Hello all, it’s been another interesting chunk of time… Cape Breton was specifically, and Nova Scotia in general, a breath of fresh air, figuratively and literally. Everywhere I stayed or went people said; “oh, you don’t have to lock your cars doors here” or when I sometimes expressed doubt about the wisdom of driving on remote roads alone they’d say; “don’t worry, if you break down, someone will help you, you’re safe here.” And it felt safe.
On my way south, I stopped at Belfast, Maine and liked it so much I had a hard time getting out of there as well. It’s a coastal town, pretty small, ocean and bay views abound. The downtown, about six square blocks of old brick buildings, is right at the harbor, with a small marina forming one boundary, a bridge another, hills to the backside, feels very settled and secure… good feng shui.
There are lots of craft/gift stores, a green store, good places to eat (the best slice of cheese pizza I’ve had in a while, for a buck) the downtown cute, but not cloyingly so, geared toward tourism in a low key way, things you might actually want to eat or buy. And lobster anything: refer magnets, Christmas decorations, hats, lamps, you name it, if you can turn it in to a lobster, they will. They had a great little library, a super co-op with real espresso drinks (oh, thank you, Lord) and even a tiny hospital. Driving around, there were simple white houses dotted along the hills outside of town, weathered shake sided houses and lots of white and brick homes in town., all very pristine looking.
Even in the middle of November I started seeing pickups with snow plows on them and could see that people really know how to bundle up here. I’m told -10 degrees isn’t unusual in January. But the windows are double pane, houses tight and wood stoves as backup for most… expect you could stay pretty snug.
Each little town around Belfast just as quaint and picturesque as the next. I just kept saying to the motel people, “I’m going to stay just one more night”.
There’s an LL Bean outlet a town or two over, People here do dress in LL Bean, red and black wool plaid vests, knit caps…no kids in big baggy pants or purple hair here. People said “Go to Reny’s if you need anything.” So I went a couple of times to Reny’s which is a Maine institution, a small chain founded by this guy, Reny, in 1949. I guess I’d describe it as a discount store. His philosophy was good stuff at cheap prices, pretty much anything a person might need to survive. When I was there, in addition to what you might expect, there were lots of long johns, wool socks, hats with ear flaps, Christmas decorations and New England gourmet food gift items. I have to say, Reny’s doesn’t look like much, but it was more fun to shop there than at the LL Bean outlet store. and way cheaper.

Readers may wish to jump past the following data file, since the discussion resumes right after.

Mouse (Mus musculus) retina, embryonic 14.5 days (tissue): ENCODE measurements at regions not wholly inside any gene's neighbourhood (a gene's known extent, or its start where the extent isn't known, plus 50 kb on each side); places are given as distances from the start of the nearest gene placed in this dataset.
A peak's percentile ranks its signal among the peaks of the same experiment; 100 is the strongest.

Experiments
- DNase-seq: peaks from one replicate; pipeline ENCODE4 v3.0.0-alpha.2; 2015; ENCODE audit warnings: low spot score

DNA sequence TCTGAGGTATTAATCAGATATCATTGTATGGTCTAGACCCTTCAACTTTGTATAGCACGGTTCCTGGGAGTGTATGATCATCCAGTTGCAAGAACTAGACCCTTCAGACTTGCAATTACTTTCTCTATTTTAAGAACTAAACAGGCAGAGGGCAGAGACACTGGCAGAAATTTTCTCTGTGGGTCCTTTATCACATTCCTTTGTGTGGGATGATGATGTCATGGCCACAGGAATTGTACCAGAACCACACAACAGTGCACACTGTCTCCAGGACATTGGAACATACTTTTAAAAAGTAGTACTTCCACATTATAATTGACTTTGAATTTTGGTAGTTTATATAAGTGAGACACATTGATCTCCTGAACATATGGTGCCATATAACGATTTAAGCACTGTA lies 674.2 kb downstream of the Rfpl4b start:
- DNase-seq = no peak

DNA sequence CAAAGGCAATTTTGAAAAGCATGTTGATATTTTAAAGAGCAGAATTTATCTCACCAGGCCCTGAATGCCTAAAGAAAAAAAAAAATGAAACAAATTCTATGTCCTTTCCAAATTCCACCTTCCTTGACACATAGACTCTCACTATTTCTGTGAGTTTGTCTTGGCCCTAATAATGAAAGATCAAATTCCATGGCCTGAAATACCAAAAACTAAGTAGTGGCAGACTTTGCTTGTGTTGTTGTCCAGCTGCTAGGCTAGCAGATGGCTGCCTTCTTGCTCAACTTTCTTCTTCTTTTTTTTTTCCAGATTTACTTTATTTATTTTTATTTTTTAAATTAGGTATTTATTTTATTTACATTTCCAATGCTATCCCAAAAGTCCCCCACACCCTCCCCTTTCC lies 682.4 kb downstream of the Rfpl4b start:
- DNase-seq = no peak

I finally forced myself out of Maine and about Springfield, MA I realized I’d returned to civilization as I know it when on the motel door there was a sign reading “after dark you must remove sunglasses and hoods before entering lobby.” Only lacking the requisite height measurement scale on the door frame. Welcome home.
I made it back to Harrisburg in time for my birthday (66) Grandparent’s Day at Judy’s preschool and Thanksgiving… more social life in one week than I might have in a year !!! On G’parents Day the Pre-pre kindergartner’s sang a song for an enthusiastic audience. Judy’s a little pro, she’s singing a song on stage with her class, I’m waving and acting all goofy like a proud grandma. She doesn’t even give a flicker of recognition but her teacher told me after that as she was walking off the stage she told her “I saw my grandma.” Perhaps this has more to do with the fact that I’m not allowed to scream or yell her name at older granddaughter Reba’s rugby games.
Getting ready to leave Harrisburg I was debating up to the last minute whether to go south or back north to Belfast, Maine. I did go south through Lexington, VA where I visited Stonewall Jackson’s house, (and there is a stone wall.). One more place on my list of places I’ve been and would like to go back to. I just loved the way people talked there… I forget that it’s the south… their talk is a bit slower and the words sound round, fat, even… But it doesn’t rise to the level of the real southern drawl for me, “day” would become “daay”.. and they speak in a quiet way, it’s just so nice. Also where I heard for the first time the term “Northern aggression” used in conversation. Apparently they are still sore about that deal.
Right now I’m at Spruce Pine, NC and have been here for a week. This is an interesting place on many levels and will share with you in a few days about this area.